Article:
Research Project – Hornbills and Cavity Nesters
- by Dr. Mark Stanback April 28, 2017
Dr. Mark Stanback | Dept. of Biology | Davidson College | Davidson, NC
Having conducted hornbill research in Namibia over 20 years ago, I have long been keen to get back and continue with field work. Over the last couple of years I have made several trips to Namibia to install nest boxes in anticipation of spending an entire breeding season here in 2017 and again in 2018. I arrived at CCF in early January with several MET research permits and high hopes. In addition to investigating hornbill breeding biology, I am also interested in how the various species of cavity nesters share the limited number of tree cavities/nest boxes that are available to them. In particular, I wanted to better understand how honeybees and birds interact. Moreover, because honey guides can consume beeswax, they are uniquely effective at making abandoned honeybee hives available for cavity-nesting birds.
I was planning an experiment in which I would document how quickly honey guides could discover and consume beeswax (either raw comb or pure wax) placed in empty nest boxes. Unfortunately, the recent southern African drought reduced the number of beehives in the area substantially. This in turn reduced the number of honey guides. Consequently, the wax I placed in boxes remained undiscovered and uneaten for the most part. However, with the excellent rains this season, I am confident that honeybees will return to the area and that the honey guides will follow them. I thus look forward to conducting my experiment in 2018.
With respect to the hornbills, I am interested in understanding how female hornbills allocate energy to eggs. The breeding biology of hornbills is unusual in many ways, all revolving around the fact that the female seals herself inside her nest cavity and remains inside for the entire egg-laying and incubation periods. It is only when the chicks are half grown that the female emerges. Hornbill females are highly variable in the number of eggs they lay, the size of the eggs they lay, and the speed at which they produce eggs. I would like to know how much of this variation is due to the energy reserves with which a female enters the nest cavity. Specifically, is a female producing eggs with her own capital, or is she making eggs with the income provided by the male once she is sealed inside? This year I was able to examine egg production among the females of three different hornbills species (Damara, yellow-billed, and Monteiro’s).
A final question we addressed this year concerned how nestlings allocate their energy toward growth. Some seem to turn food into mass, while others prioritize feather production. Moreover, I want to know if sex or size rank influcences how nestlings prioritize growth during their long imprisonment inside the nest cavity.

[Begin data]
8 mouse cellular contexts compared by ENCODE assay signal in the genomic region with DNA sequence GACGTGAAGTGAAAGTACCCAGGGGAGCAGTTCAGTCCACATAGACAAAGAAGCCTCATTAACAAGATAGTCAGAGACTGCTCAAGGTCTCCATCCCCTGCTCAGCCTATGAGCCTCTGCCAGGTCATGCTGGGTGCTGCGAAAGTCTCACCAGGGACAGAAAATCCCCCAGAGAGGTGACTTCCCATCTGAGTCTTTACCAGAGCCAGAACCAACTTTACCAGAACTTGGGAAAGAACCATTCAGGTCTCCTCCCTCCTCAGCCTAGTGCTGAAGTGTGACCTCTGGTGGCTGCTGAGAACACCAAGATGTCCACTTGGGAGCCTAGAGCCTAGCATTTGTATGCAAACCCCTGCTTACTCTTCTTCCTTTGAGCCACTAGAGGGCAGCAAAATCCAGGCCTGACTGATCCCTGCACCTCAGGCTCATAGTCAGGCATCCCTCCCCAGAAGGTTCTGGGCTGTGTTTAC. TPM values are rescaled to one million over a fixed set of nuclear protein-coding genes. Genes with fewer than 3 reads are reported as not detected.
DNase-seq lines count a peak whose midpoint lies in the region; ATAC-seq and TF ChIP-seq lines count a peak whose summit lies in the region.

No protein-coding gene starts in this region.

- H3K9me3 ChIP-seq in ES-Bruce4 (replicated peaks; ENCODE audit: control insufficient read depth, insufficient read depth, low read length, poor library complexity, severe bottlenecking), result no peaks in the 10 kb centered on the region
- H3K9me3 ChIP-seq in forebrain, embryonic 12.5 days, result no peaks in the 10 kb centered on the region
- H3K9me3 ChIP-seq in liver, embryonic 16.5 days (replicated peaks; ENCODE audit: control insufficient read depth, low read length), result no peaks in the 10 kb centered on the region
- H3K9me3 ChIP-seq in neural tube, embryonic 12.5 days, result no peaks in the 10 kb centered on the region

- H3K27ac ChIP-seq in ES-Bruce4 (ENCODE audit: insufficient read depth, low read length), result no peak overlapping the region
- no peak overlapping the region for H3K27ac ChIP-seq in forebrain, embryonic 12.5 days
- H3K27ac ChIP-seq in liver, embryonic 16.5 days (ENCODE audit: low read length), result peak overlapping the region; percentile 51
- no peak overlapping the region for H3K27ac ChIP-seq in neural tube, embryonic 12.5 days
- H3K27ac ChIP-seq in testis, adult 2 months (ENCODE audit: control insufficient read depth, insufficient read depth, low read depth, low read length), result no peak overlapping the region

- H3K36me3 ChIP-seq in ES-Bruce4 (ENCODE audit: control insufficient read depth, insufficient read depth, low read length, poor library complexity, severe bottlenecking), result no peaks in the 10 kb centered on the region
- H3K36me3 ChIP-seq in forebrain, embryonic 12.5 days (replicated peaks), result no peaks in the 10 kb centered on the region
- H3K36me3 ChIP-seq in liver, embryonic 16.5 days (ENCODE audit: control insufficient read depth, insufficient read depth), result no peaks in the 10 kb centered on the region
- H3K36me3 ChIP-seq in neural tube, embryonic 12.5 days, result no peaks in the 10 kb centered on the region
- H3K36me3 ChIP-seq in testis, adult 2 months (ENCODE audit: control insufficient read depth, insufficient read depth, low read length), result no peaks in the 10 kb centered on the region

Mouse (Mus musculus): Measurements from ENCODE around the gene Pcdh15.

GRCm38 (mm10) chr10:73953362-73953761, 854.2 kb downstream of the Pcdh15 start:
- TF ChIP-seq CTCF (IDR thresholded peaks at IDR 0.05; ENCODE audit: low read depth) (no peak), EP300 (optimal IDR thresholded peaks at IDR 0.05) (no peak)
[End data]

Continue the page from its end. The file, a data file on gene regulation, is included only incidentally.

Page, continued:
Throughout all of this data collection, I was assisted by two excellent young Nambians. Image Katangu was an intern at CCF who had an interest in birds. He was recruited by my student and collaborator, David Millican, to help both of us with our field work (on top of his other duties as a CCF intern). Though he was only able to work with David and myself for a couple weeks, I was very impressed by his interest and enthusiasm. Martha Alfeus was another valued Namibian collaborator. Although Martha was not an intern, she was working at CCF identifying hair remains in predator scat in order to better understand the diet of large carnivores. Martha ended up working full time with us (thanks to a collaboration between CCF, the MET, and UNAM). Martha split her time between spending time in the field with me checking nest boxes and with David doing point counts and searching for bird nests in natural tree cavities. Martha was not put off by the routine of early morning bird work, the wet feet that stayed wet all day, the thorns, the heat, or the bird poop. She was a fast learner and was eager to learn more about cavity-nesting birds.
In fact, I was continually impressed by all of the CCF interns. They worked long days, they had to master a variety of tasks, and the quality of their work was constantly scrutinized. They were serious about their work and friendly at all times. Although I didn’t get to know all of them (I spent most of my time in the bush away from the center), I think their youth and enthusiasm helps make CCF the exciting place it is.
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